NEW YORK — The Winnipeg Jets dug themselves out of the snow and hit the ice Wednesday, one day after their game with the New Jersey Devils was postponed because of a storm and a day before tonight’s game against the New York Islanders.

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NEW YORK — The Winnipeg Jets dug themselves out of the snow and hit the ice Wednesday, one day after their game with the New Jersey Devils was postponed because of a storm and a day before tonight’s game against the New York Islanders.

The Jets were without centre Mark Scheifele and winger Shawn Matthias at practice Wednesday. Head coach Paul Maurice described Scheifele as under the weather but said he’s expected to play in Brooklyn.

Matthias, who got into a fight in Monday night’s game in Nashville against the Predators, is questionable with an undisclosed injury.

The Jets used the Devils’ practice facility in Newark, N.J., for their practice, which came on what was supposed to be a day off for the team in New York.

The Jets scheduled the practice after the team got that day off instead of Tuesday as winter storm Stella pounded the New York area and led the NHL to reschedule the Jets-Devils contest to March 28.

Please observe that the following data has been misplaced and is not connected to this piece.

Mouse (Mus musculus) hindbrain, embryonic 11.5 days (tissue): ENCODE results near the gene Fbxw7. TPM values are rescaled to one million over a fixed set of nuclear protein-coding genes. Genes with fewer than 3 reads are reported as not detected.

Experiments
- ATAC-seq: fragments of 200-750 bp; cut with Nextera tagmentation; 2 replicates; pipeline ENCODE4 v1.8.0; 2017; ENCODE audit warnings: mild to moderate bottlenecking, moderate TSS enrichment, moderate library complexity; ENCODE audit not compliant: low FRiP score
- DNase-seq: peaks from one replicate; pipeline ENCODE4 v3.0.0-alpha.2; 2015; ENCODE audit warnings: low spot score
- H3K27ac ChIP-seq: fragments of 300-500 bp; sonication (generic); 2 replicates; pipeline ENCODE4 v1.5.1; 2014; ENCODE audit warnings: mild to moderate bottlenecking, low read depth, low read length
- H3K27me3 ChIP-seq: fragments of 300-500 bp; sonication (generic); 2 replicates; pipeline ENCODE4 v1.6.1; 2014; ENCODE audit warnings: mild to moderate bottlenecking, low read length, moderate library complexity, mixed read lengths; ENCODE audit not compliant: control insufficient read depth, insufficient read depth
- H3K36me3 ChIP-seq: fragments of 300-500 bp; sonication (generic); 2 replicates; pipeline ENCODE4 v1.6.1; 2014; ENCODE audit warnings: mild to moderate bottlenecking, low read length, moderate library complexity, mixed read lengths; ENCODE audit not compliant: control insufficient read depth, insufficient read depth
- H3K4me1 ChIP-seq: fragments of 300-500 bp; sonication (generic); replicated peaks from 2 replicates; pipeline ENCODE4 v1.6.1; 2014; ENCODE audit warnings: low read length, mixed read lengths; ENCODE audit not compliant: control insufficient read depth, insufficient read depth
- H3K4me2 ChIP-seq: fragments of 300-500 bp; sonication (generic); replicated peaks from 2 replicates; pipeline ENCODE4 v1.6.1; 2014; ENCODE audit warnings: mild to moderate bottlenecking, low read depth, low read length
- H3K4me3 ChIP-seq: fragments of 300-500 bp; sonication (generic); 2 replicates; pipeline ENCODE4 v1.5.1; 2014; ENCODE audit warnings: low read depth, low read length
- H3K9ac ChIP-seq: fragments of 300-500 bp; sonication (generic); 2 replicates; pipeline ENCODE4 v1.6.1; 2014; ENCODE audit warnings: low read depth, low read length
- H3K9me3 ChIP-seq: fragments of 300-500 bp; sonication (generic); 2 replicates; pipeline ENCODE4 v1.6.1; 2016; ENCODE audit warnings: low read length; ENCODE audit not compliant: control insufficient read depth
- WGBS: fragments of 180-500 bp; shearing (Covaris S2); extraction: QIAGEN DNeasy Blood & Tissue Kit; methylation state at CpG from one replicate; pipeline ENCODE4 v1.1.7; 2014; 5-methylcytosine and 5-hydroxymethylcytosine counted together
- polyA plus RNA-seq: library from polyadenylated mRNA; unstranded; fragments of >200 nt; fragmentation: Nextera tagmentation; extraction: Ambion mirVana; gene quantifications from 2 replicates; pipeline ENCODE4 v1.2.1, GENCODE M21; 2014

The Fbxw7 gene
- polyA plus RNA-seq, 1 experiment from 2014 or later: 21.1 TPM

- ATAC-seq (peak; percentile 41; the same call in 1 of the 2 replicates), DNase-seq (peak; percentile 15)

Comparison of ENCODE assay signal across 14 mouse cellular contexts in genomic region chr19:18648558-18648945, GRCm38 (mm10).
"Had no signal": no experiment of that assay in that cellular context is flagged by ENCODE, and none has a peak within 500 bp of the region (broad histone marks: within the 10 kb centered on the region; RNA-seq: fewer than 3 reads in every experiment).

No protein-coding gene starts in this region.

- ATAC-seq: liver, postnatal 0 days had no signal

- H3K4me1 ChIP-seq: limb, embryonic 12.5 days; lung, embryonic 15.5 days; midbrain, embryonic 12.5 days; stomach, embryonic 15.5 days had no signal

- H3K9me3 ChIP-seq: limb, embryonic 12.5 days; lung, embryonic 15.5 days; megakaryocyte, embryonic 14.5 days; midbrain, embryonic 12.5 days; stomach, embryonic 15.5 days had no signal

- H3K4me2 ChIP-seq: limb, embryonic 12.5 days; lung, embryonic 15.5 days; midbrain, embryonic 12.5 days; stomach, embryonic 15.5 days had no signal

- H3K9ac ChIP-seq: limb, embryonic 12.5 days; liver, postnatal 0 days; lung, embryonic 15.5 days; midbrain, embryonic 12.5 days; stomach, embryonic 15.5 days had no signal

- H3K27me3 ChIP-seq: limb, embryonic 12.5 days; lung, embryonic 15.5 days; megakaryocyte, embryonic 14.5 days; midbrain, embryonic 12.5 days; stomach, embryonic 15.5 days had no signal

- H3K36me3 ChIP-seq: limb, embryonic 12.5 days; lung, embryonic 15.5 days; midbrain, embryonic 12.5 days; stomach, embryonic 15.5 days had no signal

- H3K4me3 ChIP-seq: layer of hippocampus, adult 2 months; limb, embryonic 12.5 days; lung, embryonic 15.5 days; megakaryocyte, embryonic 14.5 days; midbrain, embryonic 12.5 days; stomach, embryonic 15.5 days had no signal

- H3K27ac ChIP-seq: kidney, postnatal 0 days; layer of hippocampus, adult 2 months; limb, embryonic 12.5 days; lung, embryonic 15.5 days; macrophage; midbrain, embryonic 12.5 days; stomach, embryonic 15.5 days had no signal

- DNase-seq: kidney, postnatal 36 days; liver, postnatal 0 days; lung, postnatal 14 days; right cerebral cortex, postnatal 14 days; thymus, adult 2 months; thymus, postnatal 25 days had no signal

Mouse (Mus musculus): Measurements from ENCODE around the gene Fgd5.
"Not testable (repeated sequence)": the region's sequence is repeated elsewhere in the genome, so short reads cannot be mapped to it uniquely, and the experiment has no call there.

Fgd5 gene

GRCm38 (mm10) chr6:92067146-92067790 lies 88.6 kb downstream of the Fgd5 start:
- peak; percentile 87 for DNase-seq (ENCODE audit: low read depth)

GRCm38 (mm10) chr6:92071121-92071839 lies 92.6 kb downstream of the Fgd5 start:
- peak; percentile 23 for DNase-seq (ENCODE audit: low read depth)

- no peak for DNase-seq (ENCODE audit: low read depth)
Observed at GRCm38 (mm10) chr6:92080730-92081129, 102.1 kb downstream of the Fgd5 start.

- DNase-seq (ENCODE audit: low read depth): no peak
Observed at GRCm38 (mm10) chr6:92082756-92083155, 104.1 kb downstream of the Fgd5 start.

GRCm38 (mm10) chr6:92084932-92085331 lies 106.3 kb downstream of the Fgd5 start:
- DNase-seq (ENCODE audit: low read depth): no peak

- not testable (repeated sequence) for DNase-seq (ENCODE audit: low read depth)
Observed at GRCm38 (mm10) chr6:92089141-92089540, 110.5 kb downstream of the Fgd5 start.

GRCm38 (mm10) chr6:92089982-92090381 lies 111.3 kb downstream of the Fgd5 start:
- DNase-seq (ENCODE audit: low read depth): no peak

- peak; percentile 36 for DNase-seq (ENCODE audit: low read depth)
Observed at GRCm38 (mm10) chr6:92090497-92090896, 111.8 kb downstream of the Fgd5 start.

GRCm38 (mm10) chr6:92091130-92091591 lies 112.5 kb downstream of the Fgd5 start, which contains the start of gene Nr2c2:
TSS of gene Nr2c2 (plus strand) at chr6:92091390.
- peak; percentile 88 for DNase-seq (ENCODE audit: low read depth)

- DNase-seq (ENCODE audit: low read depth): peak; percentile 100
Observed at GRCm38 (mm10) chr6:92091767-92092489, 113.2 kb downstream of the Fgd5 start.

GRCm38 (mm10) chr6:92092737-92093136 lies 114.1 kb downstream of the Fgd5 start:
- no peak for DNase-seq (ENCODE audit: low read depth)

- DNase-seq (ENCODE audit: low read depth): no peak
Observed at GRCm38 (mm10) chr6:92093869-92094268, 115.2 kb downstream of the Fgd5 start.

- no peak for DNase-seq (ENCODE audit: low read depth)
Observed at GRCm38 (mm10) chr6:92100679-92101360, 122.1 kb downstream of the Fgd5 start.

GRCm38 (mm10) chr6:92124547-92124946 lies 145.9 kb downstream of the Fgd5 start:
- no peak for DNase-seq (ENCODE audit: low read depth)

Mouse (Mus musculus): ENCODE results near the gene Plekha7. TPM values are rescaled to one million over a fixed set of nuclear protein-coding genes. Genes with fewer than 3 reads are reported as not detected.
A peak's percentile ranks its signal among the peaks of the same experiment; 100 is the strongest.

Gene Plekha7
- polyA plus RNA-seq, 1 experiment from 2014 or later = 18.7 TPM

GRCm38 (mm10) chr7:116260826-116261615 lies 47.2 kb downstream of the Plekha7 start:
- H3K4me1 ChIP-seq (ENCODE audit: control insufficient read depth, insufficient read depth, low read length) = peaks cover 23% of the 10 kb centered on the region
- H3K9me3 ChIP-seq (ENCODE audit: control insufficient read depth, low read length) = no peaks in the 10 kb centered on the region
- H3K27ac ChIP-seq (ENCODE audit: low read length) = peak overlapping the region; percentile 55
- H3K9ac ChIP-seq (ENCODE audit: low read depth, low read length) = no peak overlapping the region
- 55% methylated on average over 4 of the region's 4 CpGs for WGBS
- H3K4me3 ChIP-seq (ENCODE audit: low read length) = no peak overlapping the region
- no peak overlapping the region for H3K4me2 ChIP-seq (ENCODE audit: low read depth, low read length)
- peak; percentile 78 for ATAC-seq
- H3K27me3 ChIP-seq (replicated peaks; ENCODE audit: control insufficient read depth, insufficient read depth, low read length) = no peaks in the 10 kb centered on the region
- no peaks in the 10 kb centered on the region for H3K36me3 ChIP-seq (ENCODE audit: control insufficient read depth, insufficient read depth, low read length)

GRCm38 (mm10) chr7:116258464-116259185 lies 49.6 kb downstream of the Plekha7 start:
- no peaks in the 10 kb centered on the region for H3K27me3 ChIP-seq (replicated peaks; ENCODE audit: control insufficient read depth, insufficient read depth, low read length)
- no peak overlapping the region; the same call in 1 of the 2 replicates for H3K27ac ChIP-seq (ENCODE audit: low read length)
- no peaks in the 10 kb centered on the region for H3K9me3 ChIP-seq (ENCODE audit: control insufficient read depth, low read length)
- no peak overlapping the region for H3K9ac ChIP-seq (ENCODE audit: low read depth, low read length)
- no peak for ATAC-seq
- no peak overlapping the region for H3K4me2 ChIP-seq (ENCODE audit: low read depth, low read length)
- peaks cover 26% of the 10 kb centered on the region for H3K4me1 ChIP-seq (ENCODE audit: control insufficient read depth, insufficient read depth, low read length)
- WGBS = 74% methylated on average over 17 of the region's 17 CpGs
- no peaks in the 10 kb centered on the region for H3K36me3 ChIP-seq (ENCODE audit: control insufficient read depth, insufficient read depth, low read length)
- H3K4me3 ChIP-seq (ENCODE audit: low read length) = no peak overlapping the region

Jets forward Marko Dano, who was levelled twice during the Nashville game and had to be helped from the ice the second time, practised Wednesday and is expected to play.

Defenceman Jacob Trouba — who was injured in a fight Saturday against the Calgary Flames’ Sam Bennett and did not play in Nashville — practised, but his status for tonight is uncertain.

The Jets head into Brooklyn having lost four games in a row, although they earned a point Monday in a 5-4 overtime loss to the Nashville Predators. The Jets trail the St. Louis Blues by 10 points for the final wild-card spot in the Western Conference. St. Louis also has two games in hand on the Jets.

paul.wiecek@freepress.mb.caTwitter: @PaulWiecek

Paul Wiecek

Paul Wiecek
Reporter (retired)

Paul Wiecek was born and raised in Winnipeg’s North End and delivered the Free Press -- 53 papers, Machray Avenue, between Main and Salter Streets -- long before he was first hired as a Free Press reporter in 1989.

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